HOURS OF SERVICE. The Federal Motor Carrier Safety Administration, which held four public hearings in January about revising the hours of service rule, this year will publish a notice of proposed rulemaking as part of a settlement with safety groups challenging the current regulations. This month’s SpeakOut contains opinions about revising the rule.
Rule unfair, illogical
My husband, father, brothers and nephew are truckers. I operated a trucking company until I retired.
The current hours of service rule makes the roads less safe than before. More truckers have to drive while fatigued because they are unable to take short naps.
Unlike truckers, medical professionals who give critical life care remain unregulated. Before my mother-in-law died, I witnessed nurses working up to 16-hour shifts. Doctors, too, are known to put in very long hours.
Also, the argument that the big rig’s weight has more safety impact than other vehicles lacks logic. After all, if a sleepy salesman driving a Volkswagen falls asleep while in front of a big rig or loses control of his car, the VW’s light weight can cause catastrophes, from no fault of the big rig.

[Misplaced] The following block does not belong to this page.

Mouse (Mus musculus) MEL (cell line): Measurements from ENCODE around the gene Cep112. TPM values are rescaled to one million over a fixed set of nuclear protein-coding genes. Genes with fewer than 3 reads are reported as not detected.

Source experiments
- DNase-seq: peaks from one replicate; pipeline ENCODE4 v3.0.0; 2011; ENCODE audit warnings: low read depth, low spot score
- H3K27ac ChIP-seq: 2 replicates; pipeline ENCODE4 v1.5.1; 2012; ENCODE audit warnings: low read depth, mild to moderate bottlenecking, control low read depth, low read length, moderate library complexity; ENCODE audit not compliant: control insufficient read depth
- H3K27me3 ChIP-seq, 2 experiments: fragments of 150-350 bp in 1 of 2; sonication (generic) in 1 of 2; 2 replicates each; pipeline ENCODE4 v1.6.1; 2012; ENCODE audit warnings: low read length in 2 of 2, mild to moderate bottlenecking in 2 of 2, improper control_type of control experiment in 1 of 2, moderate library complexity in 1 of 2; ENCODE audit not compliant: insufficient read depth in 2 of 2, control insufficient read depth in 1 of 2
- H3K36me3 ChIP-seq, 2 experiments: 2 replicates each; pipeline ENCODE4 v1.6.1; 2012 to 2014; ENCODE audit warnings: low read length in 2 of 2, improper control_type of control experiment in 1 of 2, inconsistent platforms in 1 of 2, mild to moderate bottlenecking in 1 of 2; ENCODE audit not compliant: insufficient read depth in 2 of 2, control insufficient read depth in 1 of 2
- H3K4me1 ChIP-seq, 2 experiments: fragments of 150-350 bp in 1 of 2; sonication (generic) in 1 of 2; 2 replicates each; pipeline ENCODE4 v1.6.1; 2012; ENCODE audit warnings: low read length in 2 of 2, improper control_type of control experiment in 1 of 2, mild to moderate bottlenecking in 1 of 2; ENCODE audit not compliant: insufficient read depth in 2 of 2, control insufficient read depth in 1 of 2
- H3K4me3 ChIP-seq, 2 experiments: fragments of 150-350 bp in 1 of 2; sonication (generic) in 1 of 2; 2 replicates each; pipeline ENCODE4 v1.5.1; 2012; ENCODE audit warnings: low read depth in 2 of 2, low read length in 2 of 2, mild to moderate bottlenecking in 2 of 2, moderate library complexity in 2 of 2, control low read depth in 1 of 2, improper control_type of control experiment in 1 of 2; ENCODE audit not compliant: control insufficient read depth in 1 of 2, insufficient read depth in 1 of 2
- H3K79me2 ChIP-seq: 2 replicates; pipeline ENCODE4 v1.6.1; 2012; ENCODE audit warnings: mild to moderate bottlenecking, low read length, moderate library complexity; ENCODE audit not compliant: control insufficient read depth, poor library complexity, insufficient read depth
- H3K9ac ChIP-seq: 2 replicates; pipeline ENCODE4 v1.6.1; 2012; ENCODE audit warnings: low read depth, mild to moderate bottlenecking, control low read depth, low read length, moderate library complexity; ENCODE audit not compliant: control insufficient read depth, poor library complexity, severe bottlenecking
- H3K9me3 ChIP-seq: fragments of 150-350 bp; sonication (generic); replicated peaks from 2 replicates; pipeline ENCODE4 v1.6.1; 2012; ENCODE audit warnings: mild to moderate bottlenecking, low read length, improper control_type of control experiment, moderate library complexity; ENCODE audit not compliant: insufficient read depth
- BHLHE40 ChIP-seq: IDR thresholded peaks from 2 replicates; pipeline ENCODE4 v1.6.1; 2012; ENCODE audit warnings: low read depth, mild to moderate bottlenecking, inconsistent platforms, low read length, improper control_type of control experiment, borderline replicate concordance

While some regulations may be important, the roads would be much safer if truckers who monitor their actions responsibly were allowed to do so.
MARY BRENDEL, West Branch, Iowa
Regs block efficient work
I’m amazed at the change in Overdrive since Mike Parkhurst launched it in 1961. It seems more of a big-money magazine written in favor of large fleets, who can buy advertising.
In January’s issue, Landstar agent Joanna Wright shows the magazine’s original spirit: “He does not rest until he gets his work done,” Wright said of Trucker of the Month Tim Costen. “I guess he’s going to sleep when he’s dead.”
I was raised to work like that and, as an owner-operator, I raised my sons the same way. But if the government continues to increase regulations, we will be put out of business even though we may be accident-free.
For example, my son recently loaded in Pocatello, Idaho, drove to Idaho Falls, went to bed at 10 p.m. and did his log book at 8 a.m. the next morning. He drove three hours to the scale at Bozeman, Mont., where he was inspected. He had 73 hours in eight days and was shut down until midnight. It’s difficult to sleep eight hours right after a good night’s sleep.
When truckers no longer bend the rules, there’s going to be a lot of wilted lettuce in the stores. The government is gradually turning us into zombies. If you want to be its pawn, be my guest.
REX ZASTROW, Owner-operator | Miller, S.D.
COMMENTS TO FMCSA
These are among comments posted online about the Federal Motor Carrier Safety Administration’s proposed hours of service revision. All comments can be read at www.regulations.gov.
“The 14-hour rule is too restrictive to drivers’ daily on-duty time and is causing drivers to be in too much of a hurry during the day.”